Indian Government’s Crypto Panel Submits Draft For Cryptocurrencies Regulations
India might soon announce its first draft for their cryptocurrencies legal framework as the Indian government panel appointed to for the purpose have reportedly submitted their report to the country’s finance minister. Though the content of the reports hasn’t been disclosed yet, analysts and industry participants place their guesses.
Led by Subhash Chandra Garg, the country’s Economic Affairs Secretary, the panel was appointed by the Indian government, to thoroughly study cryptocurrencies and draft regulations that will govern their future in the country. The panel revealed in November that they would be ready to draft cryptocurrency regulations in December. Touted to release in July this year the draft was delayed to the year-end as the panel required more time.
No information regarding the report or its content has been released as of yet, though that did not halt the speculations. A local media channel, CNBC TV 18, who reported the submission of the report could not affirm any concrete information about the content of the report.
However, the news outlet did talk to various anonymous sources. The source claims that the report suggests a new legal framework within the Reserve Bank of India (RBI) guidelines should be put in place in order to ban cryptocurrencies. The new law should clearly specify that any kind of dealing in such currencies should be treated as illegal.
On the other hand, the CEO of Indian crypto exchange Wazirx, Nischal Shetty, told news.Bitcoin.com:
Several times we’ve heard such stuff in the news before. Until we get to see the report I would not suggest anyone to jump to conclusions.
Shetty has been quite actively running a Twitter campaign in order to urge the Indian government to introduce positive regulation for the crypto industry in the country.
Interestingly, in the Indian crypto-regulatory space, the word “ban” has been loosely used. Crypto Kanoon, a platform engaged in crypto regulatory analysis, pointed out in October that it is applicable over buying, selling, transacting, or its conversion of cryptocurrencies into rupees, but it probably does not apply on possession of the digital assets.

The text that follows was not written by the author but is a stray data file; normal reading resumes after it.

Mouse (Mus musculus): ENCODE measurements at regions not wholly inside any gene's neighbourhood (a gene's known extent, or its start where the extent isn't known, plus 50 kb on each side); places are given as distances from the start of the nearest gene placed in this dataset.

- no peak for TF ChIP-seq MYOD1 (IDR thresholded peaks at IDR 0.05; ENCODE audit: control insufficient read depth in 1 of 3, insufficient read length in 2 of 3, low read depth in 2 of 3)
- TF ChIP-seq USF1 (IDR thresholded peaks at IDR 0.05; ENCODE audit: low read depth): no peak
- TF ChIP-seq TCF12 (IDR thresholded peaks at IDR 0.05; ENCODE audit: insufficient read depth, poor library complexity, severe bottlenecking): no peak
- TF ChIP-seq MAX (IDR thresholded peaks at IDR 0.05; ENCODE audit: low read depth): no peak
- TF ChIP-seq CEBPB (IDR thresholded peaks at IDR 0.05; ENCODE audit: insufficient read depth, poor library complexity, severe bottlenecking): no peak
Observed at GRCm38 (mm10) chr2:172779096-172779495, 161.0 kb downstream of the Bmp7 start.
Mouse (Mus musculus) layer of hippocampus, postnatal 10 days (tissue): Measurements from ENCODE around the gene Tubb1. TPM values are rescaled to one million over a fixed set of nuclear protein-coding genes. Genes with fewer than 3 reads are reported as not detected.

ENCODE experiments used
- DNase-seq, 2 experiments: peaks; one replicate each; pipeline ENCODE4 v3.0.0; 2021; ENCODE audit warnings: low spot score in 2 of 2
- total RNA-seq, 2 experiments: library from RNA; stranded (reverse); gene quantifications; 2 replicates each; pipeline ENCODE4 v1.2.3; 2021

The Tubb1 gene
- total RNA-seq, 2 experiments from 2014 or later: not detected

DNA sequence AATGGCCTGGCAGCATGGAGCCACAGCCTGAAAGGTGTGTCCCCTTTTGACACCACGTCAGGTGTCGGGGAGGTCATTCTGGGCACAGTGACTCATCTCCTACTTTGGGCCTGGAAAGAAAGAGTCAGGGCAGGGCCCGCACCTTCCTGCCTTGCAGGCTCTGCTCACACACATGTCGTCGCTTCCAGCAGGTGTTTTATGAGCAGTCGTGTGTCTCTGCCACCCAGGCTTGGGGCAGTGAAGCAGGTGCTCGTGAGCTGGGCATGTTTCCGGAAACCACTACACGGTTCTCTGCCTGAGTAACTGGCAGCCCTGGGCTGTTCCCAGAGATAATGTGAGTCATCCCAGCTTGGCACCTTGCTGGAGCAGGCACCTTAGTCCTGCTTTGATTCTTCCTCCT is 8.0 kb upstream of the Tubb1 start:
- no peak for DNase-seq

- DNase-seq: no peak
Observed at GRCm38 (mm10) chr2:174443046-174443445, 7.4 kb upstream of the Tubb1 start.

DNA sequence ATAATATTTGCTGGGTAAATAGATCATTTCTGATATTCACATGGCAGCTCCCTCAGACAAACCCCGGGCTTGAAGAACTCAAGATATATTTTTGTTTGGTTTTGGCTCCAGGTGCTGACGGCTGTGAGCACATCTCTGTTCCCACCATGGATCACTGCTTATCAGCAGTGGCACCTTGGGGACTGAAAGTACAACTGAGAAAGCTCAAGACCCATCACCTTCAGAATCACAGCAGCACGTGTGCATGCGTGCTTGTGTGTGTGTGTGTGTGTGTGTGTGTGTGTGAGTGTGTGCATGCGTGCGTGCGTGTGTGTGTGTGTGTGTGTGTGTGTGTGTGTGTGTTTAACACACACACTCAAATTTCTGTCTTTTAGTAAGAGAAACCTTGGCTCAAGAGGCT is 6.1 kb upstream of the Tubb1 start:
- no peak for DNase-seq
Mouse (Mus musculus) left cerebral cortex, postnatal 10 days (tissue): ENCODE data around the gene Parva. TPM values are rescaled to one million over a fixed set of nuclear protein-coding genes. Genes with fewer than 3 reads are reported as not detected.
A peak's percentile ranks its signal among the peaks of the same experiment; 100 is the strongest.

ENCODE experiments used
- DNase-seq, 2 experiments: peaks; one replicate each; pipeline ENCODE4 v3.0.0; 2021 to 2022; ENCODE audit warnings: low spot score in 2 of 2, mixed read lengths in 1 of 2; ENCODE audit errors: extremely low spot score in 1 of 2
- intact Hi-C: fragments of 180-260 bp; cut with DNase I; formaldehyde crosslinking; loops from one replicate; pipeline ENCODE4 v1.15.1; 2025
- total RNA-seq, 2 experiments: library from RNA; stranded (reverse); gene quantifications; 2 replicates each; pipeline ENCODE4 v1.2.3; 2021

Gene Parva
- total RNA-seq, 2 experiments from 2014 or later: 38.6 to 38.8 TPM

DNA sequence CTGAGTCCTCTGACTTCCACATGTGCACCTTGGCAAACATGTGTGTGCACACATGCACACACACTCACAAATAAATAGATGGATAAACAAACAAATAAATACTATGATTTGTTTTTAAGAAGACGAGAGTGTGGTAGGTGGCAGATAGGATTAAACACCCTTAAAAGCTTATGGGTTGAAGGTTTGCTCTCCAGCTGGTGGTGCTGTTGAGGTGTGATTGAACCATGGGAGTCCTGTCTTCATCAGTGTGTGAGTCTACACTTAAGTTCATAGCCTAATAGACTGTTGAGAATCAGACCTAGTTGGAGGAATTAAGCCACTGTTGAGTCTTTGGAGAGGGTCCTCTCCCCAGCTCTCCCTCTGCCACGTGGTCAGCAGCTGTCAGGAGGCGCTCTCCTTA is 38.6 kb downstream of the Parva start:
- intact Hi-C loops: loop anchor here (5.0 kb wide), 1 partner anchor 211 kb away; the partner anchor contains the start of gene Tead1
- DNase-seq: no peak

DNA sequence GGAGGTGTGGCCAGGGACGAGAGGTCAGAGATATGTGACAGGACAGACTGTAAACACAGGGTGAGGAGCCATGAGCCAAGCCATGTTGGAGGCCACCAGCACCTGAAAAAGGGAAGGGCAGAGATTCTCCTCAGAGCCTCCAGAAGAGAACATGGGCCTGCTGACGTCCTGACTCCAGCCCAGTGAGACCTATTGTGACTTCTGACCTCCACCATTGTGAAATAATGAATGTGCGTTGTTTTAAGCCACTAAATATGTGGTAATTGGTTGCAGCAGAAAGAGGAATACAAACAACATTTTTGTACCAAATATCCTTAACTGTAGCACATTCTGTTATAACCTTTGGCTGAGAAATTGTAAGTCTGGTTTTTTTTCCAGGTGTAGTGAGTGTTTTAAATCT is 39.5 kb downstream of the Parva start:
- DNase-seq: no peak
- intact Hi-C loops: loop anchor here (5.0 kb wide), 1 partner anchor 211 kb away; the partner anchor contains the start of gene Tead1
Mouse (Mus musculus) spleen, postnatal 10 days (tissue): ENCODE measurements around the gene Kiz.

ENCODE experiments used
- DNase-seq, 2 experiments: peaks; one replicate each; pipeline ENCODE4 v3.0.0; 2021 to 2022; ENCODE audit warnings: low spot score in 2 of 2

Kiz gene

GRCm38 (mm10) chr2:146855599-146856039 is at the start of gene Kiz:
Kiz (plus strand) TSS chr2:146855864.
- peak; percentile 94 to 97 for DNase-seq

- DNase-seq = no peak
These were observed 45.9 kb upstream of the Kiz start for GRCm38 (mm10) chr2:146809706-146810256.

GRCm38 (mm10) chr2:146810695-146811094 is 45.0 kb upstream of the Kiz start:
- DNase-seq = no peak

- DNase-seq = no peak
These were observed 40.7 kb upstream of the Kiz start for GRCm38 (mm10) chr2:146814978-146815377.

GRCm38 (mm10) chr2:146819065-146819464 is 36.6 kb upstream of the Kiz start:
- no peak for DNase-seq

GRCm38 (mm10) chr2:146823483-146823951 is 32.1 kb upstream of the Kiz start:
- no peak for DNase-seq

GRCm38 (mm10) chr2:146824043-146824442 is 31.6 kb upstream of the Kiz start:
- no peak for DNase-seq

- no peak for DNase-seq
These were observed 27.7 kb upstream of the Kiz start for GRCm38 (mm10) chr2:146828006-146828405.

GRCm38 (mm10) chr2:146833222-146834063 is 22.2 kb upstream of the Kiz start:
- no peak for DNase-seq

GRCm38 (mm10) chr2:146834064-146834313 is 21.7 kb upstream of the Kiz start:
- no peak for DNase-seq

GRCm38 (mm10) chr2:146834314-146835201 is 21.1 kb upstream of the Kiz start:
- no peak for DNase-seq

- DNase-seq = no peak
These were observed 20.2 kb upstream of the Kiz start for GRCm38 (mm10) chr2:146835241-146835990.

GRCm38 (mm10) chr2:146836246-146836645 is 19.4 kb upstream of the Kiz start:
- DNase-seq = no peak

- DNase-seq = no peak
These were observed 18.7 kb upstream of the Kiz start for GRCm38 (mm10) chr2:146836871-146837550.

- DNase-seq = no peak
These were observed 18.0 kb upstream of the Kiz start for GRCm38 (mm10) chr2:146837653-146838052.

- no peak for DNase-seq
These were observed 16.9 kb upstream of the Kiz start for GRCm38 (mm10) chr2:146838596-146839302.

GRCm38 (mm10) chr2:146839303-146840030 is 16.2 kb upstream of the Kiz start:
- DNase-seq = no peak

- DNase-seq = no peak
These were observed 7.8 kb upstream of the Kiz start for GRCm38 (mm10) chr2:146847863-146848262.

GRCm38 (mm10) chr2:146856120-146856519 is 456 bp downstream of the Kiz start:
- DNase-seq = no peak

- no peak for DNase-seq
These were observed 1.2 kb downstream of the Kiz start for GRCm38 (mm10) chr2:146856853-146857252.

Currently, the information regarding cryptocurrencies are under a murky state as far as Indians are concerned, the ban exercised by RBI on the financial institution is mostly mistaken as an overall ban on the ecosystem by the layman. Moreover, the finance minister pronounced the virtual assets as illegal tender in his February budget speech.
Notably, they said it is not a legal tender in the country not that it is illegal in the country; there is indeed a marginal difference between the two.
While a bunch fear that India could and would exercise a complete ban over cryptocurrencies, a number of experts deem it impossible. According to them India can only successfully ban known, big exchanges. However, small hyperlocal exchanges will possibly come up and it will be extremely difficult to keep track of and block them.
This can also be observed from China’s attempt at banning the virtual assets. Despite various strict warnings and efforts by the government cryptocurrency adoption saw an uprise. While the government can bottleneck the ecosystem, it cannot eradicate it from the very roots.
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